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Leaning Tower of Pisa-A successful Foundation Failure!

 
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Dr. N. Subramanian
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PostPosted: Thu Aug 26, 2010 8:27 pm    Post subject: Leaning Tower of Pisa-A successful Foundation Failure! Reply with quote

Leaning Tower of Pisa, A Magnificent Engineering Failure
                                          

The Leaning Tower of Pisa is a Magificent Engineering Failure



in 1173, in Medieval Italy, a cathedral complex was begun in Pisa, Italy. Ultimately,the complex would include four structures and be known as the Campo dei Miracolior Piazza dei Miracoli, which means Fields of Miracles. If you are going to build a cathedral complex, it’s probably best to start with the cathedral and so the first building constructed was Duomo di Pisa. It’s a fabulous example of Roman architecture and is set upon a white marble pavement. Just to the west of the cathedral dome, the baptistry was constructed. The third part of the Campo dei Miracoli was the bell tower, more properly referred to as the campanile. While the entire complex is considered by many experts to be the most spectacular assembly of Roman (Romanesque) architecture (though the cathedral is topped with an Islamic-style dome), the bell tower has become one of the world’s iconic structures and iconic engineering failure.
Photographer Dan Heller Provides a Look Inside the Cathedral in Pisa



The tower’s design called for a 185 foot tall, circular, eight-story column made of white marble. The bottom floor consists of 15 arches with the next 6 stories containing 30 arches each and the top floor utilizing 16 arches for structural integrity probably more than asthetics. A spiral staircase of 297 steps leads to the top floor which houses the actual bell chamber. Truly, it is an astonishing engineering feat when one considers that construction was begun 9th Aug 1173. The tower was perhaps the tallest of its type in all of Europe and was not built for any religious purpose. Instead, it’s construction came about as a symbol of the wealth of the city. This was the time of the rise in the city-state in Italythat eventually led to the Renaissance. Pisa went to war with many of its city-state neighbors, including its chief rival, Florence. The first order of business was the foot of the tower but the effort was halted due to the outbreak of war with Florence.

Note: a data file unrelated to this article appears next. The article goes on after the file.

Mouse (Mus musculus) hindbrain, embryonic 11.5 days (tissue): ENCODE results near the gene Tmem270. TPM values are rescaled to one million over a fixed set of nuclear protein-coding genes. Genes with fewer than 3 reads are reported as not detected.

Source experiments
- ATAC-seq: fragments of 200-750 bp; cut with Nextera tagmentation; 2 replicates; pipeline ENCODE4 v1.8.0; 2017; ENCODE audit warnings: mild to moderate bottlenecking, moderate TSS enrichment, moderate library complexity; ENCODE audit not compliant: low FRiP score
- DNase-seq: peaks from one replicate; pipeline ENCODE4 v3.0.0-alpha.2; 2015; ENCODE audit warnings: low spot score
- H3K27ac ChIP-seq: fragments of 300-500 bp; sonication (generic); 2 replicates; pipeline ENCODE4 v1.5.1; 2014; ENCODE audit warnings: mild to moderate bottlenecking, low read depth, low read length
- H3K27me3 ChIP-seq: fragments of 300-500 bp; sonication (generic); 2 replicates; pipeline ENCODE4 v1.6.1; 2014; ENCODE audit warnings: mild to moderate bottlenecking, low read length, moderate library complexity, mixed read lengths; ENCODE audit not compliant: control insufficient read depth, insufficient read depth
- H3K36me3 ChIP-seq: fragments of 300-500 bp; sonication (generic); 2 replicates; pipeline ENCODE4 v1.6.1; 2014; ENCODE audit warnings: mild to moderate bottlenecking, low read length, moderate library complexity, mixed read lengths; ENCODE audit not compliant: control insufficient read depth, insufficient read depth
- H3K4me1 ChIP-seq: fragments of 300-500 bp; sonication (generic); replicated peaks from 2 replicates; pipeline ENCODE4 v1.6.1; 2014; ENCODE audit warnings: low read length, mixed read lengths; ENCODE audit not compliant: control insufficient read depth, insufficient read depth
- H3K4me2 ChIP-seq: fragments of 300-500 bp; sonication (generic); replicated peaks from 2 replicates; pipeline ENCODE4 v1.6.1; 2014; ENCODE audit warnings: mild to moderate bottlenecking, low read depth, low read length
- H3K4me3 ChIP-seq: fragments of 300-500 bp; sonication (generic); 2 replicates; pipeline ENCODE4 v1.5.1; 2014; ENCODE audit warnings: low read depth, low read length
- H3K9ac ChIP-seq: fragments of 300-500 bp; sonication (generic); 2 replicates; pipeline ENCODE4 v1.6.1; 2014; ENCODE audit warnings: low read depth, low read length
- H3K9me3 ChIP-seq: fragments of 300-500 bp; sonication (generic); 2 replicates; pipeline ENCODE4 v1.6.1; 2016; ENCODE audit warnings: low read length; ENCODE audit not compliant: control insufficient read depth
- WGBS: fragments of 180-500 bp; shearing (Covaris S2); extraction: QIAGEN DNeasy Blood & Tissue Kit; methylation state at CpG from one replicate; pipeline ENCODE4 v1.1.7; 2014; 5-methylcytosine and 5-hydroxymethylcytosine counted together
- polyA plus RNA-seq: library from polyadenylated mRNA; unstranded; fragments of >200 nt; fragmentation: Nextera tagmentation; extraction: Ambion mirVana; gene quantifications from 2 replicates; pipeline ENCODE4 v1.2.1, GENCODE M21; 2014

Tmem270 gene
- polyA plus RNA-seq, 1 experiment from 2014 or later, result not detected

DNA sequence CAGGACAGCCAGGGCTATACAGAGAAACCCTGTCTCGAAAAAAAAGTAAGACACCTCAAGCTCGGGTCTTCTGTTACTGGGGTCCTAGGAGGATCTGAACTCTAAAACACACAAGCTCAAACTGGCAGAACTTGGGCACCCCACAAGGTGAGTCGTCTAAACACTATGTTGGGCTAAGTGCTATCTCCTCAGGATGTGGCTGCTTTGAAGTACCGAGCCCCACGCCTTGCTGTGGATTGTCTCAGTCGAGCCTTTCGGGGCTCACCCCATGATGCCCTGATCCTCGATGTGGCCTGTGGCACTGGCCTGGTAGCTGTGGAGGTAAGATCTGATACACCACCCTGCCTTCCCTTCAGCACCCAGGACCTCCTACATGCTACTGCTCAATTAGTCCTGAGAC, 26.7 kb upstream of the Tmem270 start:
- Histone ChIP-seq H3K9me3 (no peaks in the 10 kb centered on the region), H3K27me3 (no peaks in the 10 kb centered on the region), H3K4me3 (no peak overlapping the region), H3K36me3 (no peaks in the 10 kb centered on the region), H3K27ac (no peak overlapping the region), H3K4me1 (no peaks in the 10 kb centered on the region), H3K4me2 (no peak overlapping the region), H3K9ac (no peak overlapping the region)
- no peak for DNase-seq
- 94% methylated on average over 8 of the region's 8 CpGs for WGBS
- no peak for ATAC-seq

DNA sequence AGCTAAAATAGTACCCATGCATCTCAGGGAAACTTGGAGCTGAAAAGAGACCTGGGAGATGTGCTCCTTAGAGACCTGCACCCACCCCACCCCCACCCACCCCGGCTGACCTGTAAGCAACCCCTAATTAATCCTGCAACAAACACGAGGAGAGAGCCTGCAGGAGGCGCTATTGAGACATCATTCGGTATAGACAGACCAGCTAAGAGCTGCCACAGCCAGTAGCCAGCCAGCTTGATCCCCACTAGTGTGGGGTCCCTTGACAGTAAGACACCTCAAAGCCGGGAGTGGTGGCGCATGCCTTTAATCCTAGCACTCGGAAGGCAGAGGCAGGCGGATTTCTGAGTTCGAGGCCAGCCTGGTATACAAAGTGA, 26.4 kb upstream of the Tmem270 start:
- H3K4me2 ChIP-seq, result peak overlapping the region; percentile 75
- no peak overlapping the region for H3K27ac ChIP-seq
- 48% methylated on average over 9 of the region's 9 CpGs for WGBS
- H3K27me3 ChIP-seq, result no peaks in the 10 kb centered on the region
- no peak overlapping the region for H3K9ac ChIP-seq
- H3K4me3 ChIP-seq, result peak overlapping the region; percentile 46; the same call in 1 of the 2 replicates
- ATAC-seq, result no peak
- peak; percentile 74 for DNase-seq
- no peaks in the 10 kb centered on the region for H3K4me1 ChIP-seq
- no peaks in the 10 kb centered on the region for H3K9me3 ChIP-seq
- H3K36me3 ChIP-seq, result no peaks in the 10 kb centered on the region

The tower began to sink after construction had progressed to the third floor in 1178. This was due to a mere three-metre deep foundation, set in weak, unstable subsoil, a design that was flawed from the beginning.  


Work ceased for 100 years, because the Republic of Pisa was almost continually engaged in battles with Genoa, Lucca and Florence. During that period the self weight of the tower consolidated the underlying sediments. Otherwise, the tower would have toppled. In 1198, clocks were temporarily installed on the third floor of the unfinished construction.  

Construction resumed in 1272, under Giovanni di Simone, architect of the Camposanto. In an effort to compensate for the tilt, the engineers built upper floors with one side taller than the other. This made the tower begin to lean in the other direction. Because of this, the tower is actually curved. Construction was halted again in 1284, when the Pisans were defeated by the Genoans in the Battle of Meloria. The seventh floor was completed in 1319. The bell-chamber was finally added in 1372, with seven bells, one for each note of the musical major scale.  

Aerial view of the Tower




Inside the Bell Tower

However, it is not known as the Campanile of the Campo dei Miracoli or the Bell Tower of Campo dei Miracoli. Instead, it is most often referred to as the Leaning Tower of Pisa. No one knows for certain who designed the tower but he must have been someone of great skill, capability and guts. But, it seems when they began the footing, they only went to a depth of about 3m on a dry stone bed. When they finished the third floor and construction was halted, the building had sunk by about 40 cm and there was a lean of 5 cm.